‘Yes, it’s me!’ I forget that they would have no idea who ‘me ‘ was.
It turns out it’s Emily and some others who I decide to stick to for the foreseeable future. Emily is using a superior GPS which actually keeps her (and us) on the trail. Phew.
38.5 miles- Birdlip Car Park checkpoint
This car park is apparently a renowned dogging spot but we don’t see anything. (If you don’t know what dogging is and your curiosity is piqued try Googling it!) I see Dave again at this checkpoint, who is highly confused as to how I have ended up behind him. God knows how long I was lost for but I think it was only about 15 minutes. I look around and Emily is gone, which is a reminder for me to get my arse in gear.
Lots of cool wood running. Meet a nice girl named Michelle and a local guy named Craig. I vow to stick with Craig since he has some idea where he is. Sadly Michelle drops back but Craig and I fall into a companionable silence with him knowing the way and me pushing the pace. Bump into another runner I know, Ferg, and someone else. Hellos are exchanged. All is good.
47 miles Painswick checkpoint
Change my socks and eat chilli. I had chilli at the indoor checkpoint on the 10 peaks Xtreme as well. Whoever thought of this as checkpoint food needs to be applauded. We’re about ten hours in now and the cut off for Painswick is 13 hours so I am pleased with how things are going. And then my filling comes out of my tooth: oh no! Still, there’s no pain and there’s worse things than only having half a tooth. My new buddy, Craig, and I leave together after about 15 minutes.
We’d been told that there would be a person taking our number on a golf course to make sure everyone followed the trail all around and didn’t cut off 3 miles by going straight over. Craig and I get lost a bit and then find the tent with a Cotswold Running T-shirt hanging on it.
‘Cooooeee!’ We call. ‘We’re here! Do you want our number?’ No response.
We go up and shake the tent for good measure. As we do this I suddenly realise the t-shirt isn’t a Cotswold Running shirt after all. I point this out to Craig, and it slowly dawns on us that this is just some poor person out camping. We guiltily run off as quietly as possible and find our chap half a mile on, but I wonder now how many other runners did the same as us. Oops.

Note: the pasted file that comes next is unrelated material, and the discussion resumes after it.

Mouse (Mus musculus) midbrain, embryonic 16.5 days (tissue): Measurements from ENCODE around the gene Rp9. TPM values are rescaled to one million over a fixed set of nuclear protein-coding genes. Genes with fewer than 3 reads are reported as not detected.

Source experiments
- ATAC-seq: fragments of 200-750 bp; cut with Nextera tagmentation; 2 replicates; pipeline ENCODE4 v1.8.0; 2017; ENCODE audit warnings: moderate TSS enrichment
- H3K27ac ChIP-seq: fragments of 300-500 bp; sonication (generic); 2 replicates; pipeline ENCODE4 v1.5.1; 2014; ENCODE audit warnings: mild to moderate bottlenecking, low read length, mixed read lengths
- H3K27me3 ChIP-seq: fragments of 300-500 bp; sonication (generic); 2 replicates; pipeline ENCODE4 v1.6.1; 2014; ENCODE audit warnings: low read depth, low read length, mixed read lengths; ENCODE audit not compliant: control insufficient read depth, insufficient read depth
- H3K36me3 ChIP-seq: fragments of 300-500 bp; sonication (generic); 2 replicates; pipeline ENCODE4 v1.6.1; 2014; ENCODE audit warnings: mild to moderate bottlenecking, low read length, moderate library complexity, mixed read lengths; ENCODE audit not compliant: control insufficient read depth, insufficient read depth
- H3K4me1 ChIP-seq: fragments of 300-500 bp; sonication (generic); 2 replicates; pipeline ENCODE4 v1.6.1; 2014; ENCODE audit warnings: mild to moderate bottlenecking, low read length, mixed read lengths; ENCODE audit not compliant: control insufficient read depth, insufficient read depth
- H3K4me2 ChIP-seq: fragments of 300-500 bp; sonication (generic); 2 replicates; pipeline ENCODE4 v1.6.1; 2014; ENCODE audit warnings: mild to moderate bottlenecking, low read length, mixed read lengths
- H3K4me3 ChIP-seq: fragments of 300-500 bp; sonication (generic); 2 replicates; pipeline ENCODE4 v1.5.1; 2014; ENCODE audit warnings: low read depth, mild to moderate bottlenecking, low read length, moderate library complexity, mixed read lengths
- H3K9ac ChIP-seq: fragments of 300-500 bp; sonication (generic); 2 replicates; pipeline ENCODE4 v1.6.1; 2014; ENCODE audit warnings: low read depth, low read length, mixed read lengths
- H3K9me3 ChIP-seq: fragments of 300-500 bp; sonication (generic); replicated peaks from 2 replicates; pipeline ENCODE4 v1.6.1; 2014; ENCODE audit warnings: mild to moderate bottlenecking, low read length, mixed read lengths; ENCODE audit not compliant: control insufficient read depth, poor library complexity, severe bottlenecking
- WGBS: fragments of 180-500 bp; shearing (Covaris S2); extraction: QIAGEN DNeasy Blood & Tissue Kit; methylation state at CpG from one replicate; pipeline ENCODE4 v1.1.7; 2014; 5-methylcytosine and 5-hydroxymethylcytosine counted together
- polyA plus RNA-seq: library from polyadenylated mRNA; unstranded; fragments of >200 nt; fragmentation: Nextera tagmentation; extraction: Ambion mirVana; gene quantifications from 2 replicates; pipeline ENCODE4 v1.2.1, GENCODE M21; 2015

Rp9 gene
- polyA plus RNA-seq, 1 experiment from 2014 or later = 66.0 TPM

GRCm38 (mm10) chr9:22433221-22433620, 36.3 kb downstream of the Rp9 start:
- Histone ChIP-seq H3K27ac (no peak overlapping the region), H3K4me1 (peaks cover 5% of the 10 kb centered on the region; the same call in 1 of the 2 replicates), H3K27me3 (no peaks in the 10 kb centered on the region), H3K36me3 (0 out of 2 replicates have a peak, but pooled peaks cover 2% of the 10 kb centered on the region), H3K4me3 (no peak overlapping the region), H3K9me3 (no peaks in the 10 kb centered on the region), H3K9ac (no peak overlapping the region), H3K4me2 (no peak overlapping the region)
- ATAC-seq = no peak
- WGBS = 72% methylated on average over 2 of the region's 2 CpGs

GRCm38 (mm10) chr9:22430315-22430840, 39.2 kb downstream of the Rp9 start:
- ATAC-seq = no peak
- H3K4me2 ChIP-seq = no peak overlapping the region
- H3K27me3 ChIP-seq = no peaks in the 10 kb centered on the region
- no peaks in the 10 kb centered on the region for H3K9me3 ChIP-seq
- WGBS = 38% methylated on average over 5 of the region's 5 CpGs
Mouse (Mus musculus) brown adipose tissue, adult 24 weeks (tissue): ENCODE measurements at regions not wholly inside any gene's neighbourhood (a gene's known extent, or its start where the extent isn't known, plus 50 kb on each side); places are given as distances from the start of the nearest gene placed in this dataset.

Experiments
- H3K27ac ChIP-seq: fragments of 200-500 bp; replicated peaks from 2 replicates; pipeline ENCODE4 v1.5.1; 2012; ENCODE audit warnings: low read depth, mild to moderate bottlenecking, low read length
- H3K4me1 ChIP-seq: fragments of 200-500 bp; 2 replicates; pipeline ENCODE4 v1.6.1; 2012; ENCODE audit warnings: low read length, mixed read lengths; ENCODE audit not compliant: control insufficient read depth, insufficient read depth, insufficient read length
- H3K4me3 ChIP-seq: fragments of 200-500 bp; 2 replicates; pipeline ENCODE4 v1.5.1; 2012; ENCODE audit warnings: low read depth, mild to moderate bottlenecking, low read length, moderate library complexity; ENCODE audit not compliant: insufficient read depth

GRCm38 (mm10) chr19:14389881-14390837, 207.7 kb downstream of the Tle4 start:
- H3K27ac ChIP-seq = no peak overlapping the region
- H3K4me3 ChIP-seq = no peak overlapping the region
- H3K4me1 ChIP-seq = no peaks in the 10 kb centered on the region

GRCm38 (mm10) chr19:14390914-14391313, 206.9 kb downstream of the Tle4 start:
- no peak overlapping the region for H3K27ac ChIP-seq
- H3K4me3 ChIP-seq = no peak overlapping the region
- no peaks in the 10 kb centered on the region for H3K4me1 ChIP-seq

53 ish miles
Bump into Ferg and his mate again and run through cornfields. I point out to everyone that it’s a bit like in the film The Signs, (which was a rubbish film, to be fair), and there was the cool bit where they were running through corn at night and there were aliens running through them as well. Anyone? No? No one else is interested either so I just have to pretend by myself. I sense that I’m in a better mood than the others at this point.
58 ish miles.
Still pitch black and Craig and I have lost the others. We’re in the woods in the middle of nowhere and have stumbled onto an illegal rave. We first knew of it by the persistent ‘doof doof doof’ of the bass and the white light streaming through the trees (‘Aliens!’ I thought). Now we have come across people stumbling around like it’s the night of the living dead. I make Craig walk so they won’t realise we’re different and stick us with knives. We start running again and suddenly turn a corner to find a group of ‘yoofs’ who seem pretty wasted. One of them is a girl crying, mascara tracking down her face.
‘Excuse me, guys, can you take her back to the main road?’
‘No!’ I shouted back as we run past.
‘We’re lost!’ shouted Craig.
In the background I can hear the girl wailing ‘Why don’t you love meeee, Stan?!’ Or whatever his name is. We leave them in the darkness. Very surreal.
F@*#ing torch not working. Cue panicked exchange of batteries from broken torch to other head torch. Bastard thing. Bring on the daylight.
Daylight! Praise God. I’ve spent the last two hours running through woods trying to see by the light of Craig’s torch. Craig has had a couple of low points, but I’ve paid him back for his local knowledge by pushing him forward and keeping up the pace. I’m pleased both of us have come through the night, 12 hours of darkness: yeeesh. There’s an unspoken agreement that we’ll stick together. I keep pushing the pace.
80 miles Horton checkpoint
I’ve told people about a bacon butty rumour I had heard about Horton. Turns out it’s the next checkpoint. Sorry, guys. Change my socks again and push on. I’m having serious, serious issues with chafing between the buttocks. Yeouch. This has been a problem for a good while but I had been keeping it at bay with liberal coatings of Vaseline. It’s now got to the stage where Vaseline isn’t even touching it. Just 20 miles to go. We set off again and I push hard to cover as many miles as possible. I remember what Annie said: push in the last twenty miles. So that’s what we do.
87 miles – Tomarton picnic area checkpoint
Yes! The bacon roll! Plus a marshall gives me a giant piece of his wife’s homemade cake. It’s bloody amazing. Yum. We have a little sit down in the sun with a cup of tea before moving on to the next checkpoint 5 miles away…
92 miles Cold Ashton checkpoint